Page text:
Earlier this week I wrote about staying at Dromoland Castle in Newmarket-on-Fergus, but while that post talked mostly about the castle itself – including my thoughts on our room, the common rooms, and the grounds – I didn’t talk about the activities that were available to us as guests for the long weekend.
Set on 450 acres of parkland in the peaceful Clare countryside, the sprawling Estate has much to offer. The gardens, which are based on designs by Andre Le Notre, who also planned the gardens at Versailles, include a formal rose garden and a lily pond dating from 1812. The Castle overlooks Lough Dromoland and is excellent for trout fishing. Deer, pheasant and other wildlife roam the grounds surrounding the Castle, creating a natural ambience. Within the Estate, you can also enjoy falconry, archery, boating, clay pigeon shooting, tennis, walking and mountain biking. The 18-hole championship golf course is a par 72, slope 126, measuring 6845 yards.
We’re not really golfers, the weather was being uncooperative for boating or fishing, I failed to make spa appointments in time, and the last time I picked up a tennis racquet was in high school so that unfortunately limited the activities that were available to us. Clay pigeon shooting is something I’ve always wanted to do so after talking it over we signed up for an introductory session on our second day at the castle. We got up, showered & dressed, ate a large breakfast in the beautiful dining hall, and then made our way to reception to meet up with our instructor for the late morning session. As we climbed into the car the rain started again so not knowing what to expect I was a bit worried for how the session would proceed. I needed have.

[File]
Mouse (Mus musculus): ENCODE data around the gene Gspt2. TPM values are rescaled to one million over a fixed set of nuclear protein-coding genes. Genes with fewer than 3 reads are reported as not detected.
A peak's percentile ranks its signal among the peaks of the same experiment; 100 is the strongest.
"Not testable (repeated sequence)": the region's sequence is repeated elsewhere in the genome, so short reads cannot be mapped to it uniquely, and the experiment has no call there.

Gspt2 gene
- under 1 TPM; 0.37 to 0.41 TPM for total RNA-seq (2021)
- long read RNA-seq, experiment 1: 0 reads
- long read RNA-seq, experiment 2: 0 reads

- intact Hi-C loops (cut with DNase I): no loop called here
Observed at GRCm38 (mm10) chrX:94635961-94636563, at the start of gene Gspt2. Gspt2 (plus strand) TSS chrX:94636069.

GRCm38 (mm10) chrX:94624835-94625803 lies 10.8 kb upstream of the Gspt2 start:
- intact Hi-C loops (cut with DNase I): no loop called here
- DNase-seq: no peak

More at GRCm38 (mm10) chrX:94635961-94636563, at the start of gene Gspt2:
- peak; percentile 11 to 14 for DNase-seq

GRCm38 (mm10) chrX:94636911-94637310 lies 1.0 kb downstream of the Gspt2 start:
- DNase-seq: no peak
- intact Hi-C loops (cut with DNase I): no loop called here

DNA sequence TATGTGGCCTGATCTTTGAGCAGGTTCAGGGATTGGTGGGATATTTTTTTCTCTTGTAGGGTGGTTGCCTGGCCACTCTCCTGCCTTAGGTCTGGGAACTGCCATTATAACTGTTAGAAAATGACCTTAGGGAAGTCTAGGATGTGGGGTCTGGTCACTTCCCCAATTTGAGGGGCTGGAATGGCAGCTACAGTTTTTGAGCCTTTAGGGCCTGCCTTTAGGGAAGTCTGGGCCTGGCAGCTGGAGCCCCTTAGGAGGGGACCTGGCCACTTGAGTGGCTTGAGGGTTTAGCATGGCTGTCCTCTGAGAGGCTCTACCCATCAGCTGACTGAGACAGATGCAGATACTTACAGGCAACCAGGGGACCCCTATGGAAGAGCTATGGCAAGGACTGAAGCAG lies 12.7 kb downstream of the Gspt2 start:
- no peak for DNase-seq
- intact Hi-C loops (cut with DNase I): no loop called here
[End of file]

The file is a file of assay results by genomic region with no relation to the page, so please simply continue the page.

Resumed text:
After driving through a muddy road leading through the estate we came upon a few small cabin-looking edifices and pulled over. Our guide set up the beginners one and then invited us to join him while he explained the safety precautions and how to use the gun. Alan was given a .22 caliber double barreled gun while I was given the smaller, more petite .12 gauge model. Thank the lord too because even using the less powerful gun had my shoulder sore for a few days afterward. That was plenty of kickback for me, thankyouverymuch!
Alan went first and while he had a few early misses, the rest of the outing was pretty much spot on for him. So much so that our instructor set up the harder shots in the next structure over. He aced those as well. Me? Well, let’s just say my old Eagle Eyes moniker pretty much only applies to catching errors in press releases and not being able to shoot down moving targets. (I’m also pretty good at spotting wildlife from far distances, although not being able to identify said wildlife due to bad vision.) Still, despite my bad aim and the pain in my arm the following two days, this was something I’ve always wanted to do and it turned out to be a blast. And really, if you’re going to go clay pigeon shooting shouldn’t you do it while pretending to be an aristocrat while staying at a fancy castle in the country?